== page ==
W. Somerset Maugham Mystery & Detective Fiction Analysis - Essay

W. Somerset Maugham Mystery & Detective Fiction Analysis

(Masterpieces of Fiction, Detective and Mystery Edition)

Ashenden: Or, The British Agent (1928) consists of sixteen stories and sketches bound by the central character, an authorial persona. Ashenden’s experiences are based on W. Somerset Maugham’s work with MI6 during 1915-1917, though Maugham carefully notes that the accounts are fictional. The name Ashenden, like many in Maugham’s work, is common in Kent and was the surname of a schoolmate of the author at King’s School in Canterbury. Maugham continued to use the name after the spy series, most notably in Cakes and Ale: Or, The Skeleton in the Cupboard (1930), where the authorial persona is given the first name Willie, as Maugham was called by his friends. Ted Morgan reports that sometimes Maugham introduced himself as Willie Ashenden, and there can be little doubt that the author of the stories is closely identified with his hero.

Maugham is noted for introducing the life of the workaday spy or intelligence officer, a hero who is neither heroic nor idealistic. When Ashenden is recruited by R., a British colonel who becomes his chief, the latter narrates a story of a recent event that might be useful in fiction. An agent meets an attractive woman, forms a liaison with her, and together they go to a hotel room. During the evening she manages to drug him, and when he awakens she and his secret papers are missing. This premise, R. says, should make a good story. Ashenden’s response gives the writer’s perspective: “We’ve been putting that incident on the stage for sixty years, we’ve written it in a thousand novels. Do you mean to say that life has only just caught up with us?” In reality, an agent’s work proves far less dramatic. In his preface to a later edition (1941), Maugham points out that intelligence work is often monotonous and uncommonly useless to a writer. To form coherent plots, an author must impose organization and provide logical connections.

Ashenden is more an intermediary than an actor in events; he receives his orders from R. and transmits information to other agents. Sometimes he serves as a supervisor, sometimes as paymaster; at other times his mission is not entirely clear even to himself. He gives the impression that he grasps a small part of a large puzzle while operating in an atmosphere rife with intrigue. When Ashenden is in Switzerland, he serves without pay; he has been told that his success will not be rewarded; thus, his failure will be his own responsibility. Skeptical, detached, analytic, and even cynical at times, he never questions his own loyalty. He would no more think of betraying his nation or its interests than of appearing to be lower class. When he finds out that R. has been receiving reports on his activities, including social ones, he reacts with wry amusement. Among the other characters in the series, only R. recurs with any regularity. Ashenden’s chief is humorless and somewhat self-conscious about his lack of culture, but he is cunning, masterful, single-minded, and completely devoted to his profession.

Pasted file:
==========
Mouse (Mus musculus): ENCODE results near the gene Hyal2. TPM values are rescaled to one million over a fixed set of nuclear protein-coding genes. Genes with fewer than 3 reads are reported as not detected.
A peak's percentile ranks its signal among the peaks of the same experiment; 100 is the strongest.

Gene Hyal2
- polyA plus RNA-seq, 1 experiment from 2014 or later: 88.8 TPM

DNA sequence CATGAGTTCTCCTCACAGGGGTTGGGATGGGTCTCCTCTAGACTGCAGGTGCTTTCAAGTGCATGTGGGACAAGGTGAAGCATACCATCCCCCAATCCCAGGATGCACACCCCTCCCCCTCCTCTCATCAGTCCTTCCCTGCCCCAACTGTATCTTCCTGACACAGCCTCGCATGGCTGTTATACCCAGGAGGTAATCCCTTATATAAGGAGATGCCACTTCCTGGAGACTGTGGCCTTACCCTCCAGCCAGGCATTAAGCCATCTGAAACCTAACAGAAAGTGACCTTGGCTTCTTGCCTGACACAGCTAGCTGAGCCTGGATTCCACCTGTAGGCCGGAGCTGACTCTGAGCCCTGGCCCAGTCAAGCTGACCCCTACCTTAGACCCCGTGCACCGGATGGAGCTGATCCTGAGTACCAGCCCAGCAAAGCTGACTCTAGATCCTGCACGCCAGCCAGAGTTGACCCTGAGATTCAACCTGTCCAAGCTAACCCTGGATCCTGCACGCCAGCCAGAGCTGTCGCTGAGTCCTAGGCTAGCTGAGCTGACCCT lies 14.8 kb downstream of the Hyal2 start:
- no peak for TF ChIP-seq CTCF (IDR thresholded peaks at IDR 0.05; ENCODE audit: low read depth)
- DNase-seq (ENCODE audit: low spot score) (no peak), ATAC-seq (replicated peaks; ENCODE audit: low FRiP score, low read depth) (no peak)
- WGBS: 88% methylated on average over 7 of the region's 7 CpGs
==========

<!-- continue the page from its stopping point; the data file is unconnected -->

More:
Ashenden is first sent to Geneva with access to codes and a diplomatic passport under the name Somerville. He assures the skeptical Swiss authorities that he has come there only to write a play, since wartime England is in too much turmoil for artistic creation. The Swiss know that their country is filled with spies for both sides and accept the situation, though they are always on the lookout for flagrant and open violations of their neutrality.

“The Flip of a Coin”

The conflicts faced by Ashenden in his role as an agent are revealed in the brief story “The Flip of a Coin,” which Maugham omitted when he prepared the Ashenden material for his volumes of collected short stories. An assassin has approached Ashenden with the idea of killing the King of B., a monarchy allied with Germany, and for the deed he wants five thousand pounds. Ashenden takes the matter to R., who reponds, “It’s not the kind of thing we can have anything to do with. We don’t wage war by those methods. We leave them to the Germans. Damn it all, we are gentlemen. . . .” Shortly afterward he suggests that having the king out of the way would be quite a good thing, and that if from a sense of patriotism anyone chose to arrange it, he could not object. Ashenden snaps back that he would not pay for a mission of that kind out of his own pocket. He then has to resolve the main conflict, deciding whether a saboteur should be sent to blow up German factories. The problem is that many...

(The entire section is 1841 words.)